Taylor, Laura (2014) The role of human rights in determining whether complainants of a sexual offence and/or defendants charged with an offence under the Sexual Offences Act 2003 should receive anonymity. Masters thesis, Durham University.
A 2010 proposal to extend anonymity in rape cases to rape defendants underlined the continuation of a long running, highly politicised debate, centred on whether one or both parties in a rape case should receive anonymity. This research addresses the question of rape case anonymity from a human rights perspective with a rephrasing of the popular arguments enabling a better understanding of where the correct balance should lie.
The specific rights addressed are those arising in the context of rape proceedings. Firstly, Article 3, the right not to be subjected to torture, inhuman or degrading treatment. Analysis concludes that withholding anonymity would not violate the Article 3 right of either party in a rape case. Secondly, Article 8, the right to privacy and a family life. Discussions demonstrate that rape complainants require blanket anonymity to uphold their right to privacy and as an exception to open justice. Rape defendants do not require anonymity to protect their Article 8 rights. Thirdly, Article 10, the right to freedom of expression and how it balances against a rape defendant’s Article 6 right to a fair trial. Discussions show that Article 10 will outweigh Article 6 in these circumstances, especially since the media’s right to freedom of expression facilitates open justice, and thus a fair trial. Fourthly, the complementary Article 14, the right not to be discriminated against. Analysis concludes that rape complainants, but not rape defendants as a group, face discrimination and thus require blanket anonymity to uphold their Article 14 rights.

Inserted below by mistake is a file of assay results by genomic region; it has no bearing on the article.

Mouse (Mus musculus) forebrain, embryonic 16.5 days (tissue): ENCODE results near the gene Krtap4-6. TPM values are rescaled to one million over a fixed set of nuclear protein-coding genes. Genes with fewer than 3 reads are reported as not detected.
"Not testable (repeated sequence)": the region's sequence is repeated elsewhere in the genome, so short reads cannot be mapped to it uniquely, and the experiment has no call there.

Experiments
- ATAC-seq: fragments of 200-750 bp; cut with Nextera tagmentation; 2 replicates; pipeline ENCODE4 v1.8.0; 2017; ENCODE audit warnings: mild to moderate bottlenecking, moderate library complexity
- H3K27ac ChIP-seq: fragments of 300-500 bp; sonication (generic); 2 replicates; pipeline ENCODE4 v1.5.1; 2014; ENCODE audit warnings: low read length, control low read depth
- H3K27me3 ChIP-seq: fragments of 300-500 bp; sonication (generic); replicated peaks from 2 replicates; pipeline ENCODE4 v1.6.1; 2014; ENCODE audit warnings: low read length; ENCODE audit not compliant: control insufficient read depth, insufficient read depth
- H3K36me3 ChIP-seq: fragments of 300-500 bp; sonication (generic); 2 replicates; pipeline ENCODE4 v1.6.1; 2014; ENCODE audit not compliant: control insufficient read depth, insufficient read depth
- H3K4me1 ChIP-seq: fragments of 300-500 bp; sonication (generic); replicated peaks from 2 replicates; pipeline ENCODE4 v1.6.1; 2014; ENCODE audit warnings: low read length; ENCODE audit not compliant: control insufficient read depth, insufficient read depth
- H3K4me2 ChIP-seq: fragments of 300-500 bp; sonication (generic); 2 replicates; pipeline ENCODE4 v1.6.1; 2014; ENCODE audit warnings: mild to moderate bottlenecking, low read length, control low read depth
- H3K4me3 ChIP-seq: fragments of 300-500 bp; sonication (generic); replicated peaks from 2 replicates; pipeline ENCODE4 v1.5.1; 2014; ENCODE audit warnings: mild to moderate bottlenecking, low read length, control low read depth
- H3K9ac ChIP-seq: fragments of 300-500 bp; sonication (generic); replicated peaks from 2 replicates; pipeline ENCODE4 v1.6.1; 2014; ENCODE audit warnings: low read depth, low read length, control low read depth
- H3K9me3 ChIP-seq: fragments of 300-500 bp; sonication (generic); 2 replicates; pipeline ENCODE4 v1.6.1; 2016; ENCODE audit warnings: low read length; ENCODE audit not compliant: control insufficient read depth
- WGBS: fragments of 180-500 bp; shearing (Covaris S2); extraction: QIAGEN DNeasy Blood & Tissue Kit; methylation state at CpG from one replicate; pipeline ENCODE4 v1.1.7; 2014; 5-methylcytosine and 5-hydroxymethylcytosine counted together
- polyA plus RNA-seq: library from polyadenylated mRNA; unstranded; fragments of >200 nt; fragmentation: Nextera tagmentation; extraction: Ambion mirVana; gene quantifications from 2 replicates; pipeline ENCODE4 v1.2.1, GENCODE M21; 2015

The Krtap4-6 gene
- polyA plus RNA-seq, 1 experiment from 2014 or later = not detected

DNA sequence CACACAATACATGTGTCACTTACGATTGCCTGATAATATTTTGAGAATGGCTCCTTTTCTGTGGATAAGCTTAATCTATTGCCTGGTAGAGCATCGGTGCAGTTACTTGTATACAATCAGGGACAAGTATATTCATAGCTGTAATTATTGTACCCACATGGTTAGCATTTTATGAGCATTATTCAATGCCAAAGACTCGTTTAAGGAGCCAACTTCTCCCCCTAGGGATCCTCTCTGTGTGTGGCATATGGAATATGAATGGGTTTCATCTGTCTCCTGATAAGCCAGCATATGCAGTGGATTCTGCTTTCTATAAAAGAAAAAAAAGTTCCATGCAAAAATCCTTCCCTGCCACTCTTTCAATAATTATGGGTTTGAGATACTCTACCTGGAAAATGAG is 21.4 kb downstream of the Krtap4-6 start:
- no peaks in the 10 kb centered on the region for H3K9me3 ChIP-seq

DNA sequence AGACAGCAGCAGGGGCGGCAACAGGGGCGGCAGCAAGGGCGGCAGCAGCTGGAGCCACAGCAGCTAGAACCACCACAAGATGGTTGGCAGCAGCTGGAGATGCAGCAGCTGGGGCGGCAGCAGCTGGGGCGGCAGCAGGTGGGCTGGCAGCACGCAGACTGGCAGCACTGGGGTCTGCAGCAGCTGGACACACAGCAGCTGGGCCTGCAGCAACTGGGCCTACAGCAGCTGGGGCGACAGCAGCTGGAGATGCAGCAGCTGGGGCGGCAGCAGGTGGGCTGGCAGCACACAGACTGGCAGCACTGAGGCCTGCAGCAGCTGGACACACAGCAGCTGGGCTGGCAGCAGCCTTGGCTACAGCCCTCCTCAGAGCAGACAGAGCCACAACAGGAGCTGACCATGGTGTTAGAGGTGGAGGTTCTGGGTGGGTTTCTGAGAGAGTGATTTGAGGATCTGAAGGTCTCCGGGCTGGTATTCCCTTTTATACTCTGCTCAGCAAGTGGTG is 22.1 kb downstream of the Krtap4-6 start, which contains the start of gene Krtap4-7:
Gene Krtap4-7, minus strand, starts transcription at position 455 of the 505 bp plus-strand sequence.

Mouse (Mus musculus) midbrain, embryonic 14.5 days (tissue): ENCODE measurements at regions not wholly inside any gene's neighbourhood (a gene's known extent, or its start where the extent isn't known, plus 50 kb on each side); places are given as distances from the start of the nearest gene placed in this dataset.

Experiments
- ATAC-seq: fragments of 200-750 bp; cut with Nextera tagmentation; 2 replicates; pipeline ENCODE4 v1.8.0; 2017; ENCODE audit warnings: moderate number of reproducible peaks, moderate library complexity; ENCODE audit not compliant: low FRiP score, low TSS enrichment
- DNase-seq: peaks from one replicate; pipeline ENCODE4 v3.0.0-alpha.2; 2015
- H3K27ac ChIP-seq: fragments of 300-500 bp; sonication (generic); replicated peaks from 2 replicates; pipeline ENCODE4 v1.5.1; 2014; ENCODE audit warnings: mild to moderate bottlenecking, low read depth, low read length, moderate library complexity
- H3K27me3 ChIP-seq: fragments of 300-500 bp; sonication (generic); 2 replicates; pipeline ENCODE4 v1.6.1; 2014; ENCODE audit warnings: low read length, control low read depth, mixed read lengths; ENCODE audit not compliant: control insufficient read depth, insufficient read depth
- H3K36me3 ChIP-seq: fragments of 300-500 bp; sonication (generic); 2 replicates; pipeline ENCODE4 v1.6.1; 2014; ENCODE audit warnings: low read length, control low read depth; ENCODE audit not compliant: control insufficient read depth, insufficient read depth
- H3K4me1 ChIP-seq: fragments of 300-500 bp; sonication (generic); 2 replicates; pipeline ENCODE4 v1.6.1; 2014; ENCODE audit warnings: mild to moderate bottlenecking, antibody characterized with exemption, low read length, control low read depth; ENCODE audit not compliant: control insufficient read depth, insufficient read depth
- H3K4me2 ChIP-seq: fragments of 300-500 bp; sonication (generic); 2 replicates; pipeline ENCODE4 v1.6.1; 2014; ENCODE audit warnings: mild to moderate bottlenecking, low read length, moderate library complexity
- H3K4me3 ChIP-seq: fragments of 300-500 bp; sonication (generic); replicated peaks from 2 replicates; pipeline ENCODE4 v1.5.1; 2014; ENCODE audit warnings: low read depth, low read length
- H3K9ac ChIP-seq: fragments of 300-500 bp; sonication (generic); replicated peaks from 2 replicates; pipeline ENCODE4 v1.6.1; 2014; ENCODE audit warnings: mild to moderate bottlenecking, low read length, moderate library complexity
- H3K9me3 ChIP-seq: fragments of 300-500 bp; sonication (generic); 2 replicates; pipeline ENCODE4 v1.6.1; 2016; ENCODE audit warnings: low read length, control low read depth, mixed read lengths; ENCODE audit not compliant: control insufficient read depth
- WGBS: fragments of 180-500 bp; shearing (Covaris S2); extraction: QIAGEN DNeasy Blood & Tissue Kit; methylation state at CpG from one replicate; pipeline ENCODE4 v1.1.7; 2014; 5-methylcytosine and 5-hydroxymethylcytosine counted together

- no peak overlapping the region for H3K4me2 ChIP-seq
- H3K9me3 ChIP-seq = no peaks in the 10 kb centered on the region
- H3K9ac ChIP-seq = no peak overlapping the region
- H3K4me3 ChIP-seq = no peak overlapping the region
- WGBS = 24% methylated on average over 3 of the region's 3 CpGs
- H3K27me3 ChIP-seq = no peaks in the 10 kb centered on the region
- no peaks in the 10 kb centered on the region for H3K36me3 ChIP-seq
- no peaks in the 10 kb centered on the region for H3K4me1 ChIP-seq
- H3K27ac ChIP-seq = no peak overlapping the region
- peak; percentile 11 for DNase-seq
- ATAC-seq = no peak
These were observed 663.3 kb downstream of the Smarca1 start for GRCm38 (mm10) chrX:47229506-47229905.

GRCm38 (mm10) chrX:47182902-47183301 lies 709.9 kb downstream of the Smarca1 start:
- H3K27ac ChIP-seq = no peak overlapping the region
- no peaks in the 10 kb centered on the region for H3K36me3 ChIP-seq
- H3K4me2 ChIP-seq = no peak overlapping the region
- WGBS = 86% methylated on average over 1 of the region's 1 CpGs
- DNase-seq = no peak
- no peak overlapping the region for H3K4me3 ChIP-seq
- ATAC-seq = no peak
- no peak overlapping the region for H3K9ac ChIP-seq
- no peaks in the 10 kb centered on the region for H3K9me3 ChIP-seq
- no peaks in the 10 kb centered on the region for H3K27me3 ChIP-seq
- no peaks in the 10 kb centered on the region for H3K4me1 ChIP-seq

In conclusion, rape complainants should continue to have anonymity whilst rape defendants should not be afforded it. A rape complainant’s Article 8 and 14 human rights are highly likely to be violated without anonymity. Lack of anonymity would not breach any corresponding human rights of a rape defendant.
|Item Type:||Thesis (Masters)|
|Award:||Master of Jurisprudence|
|Faculty and Department:||Faculty of Social Sciences and Health > Law, Department of|
|Copyright:||Copyright of this thesis is held by the author|
|Deposited On:||07 Feb 2014 13:04|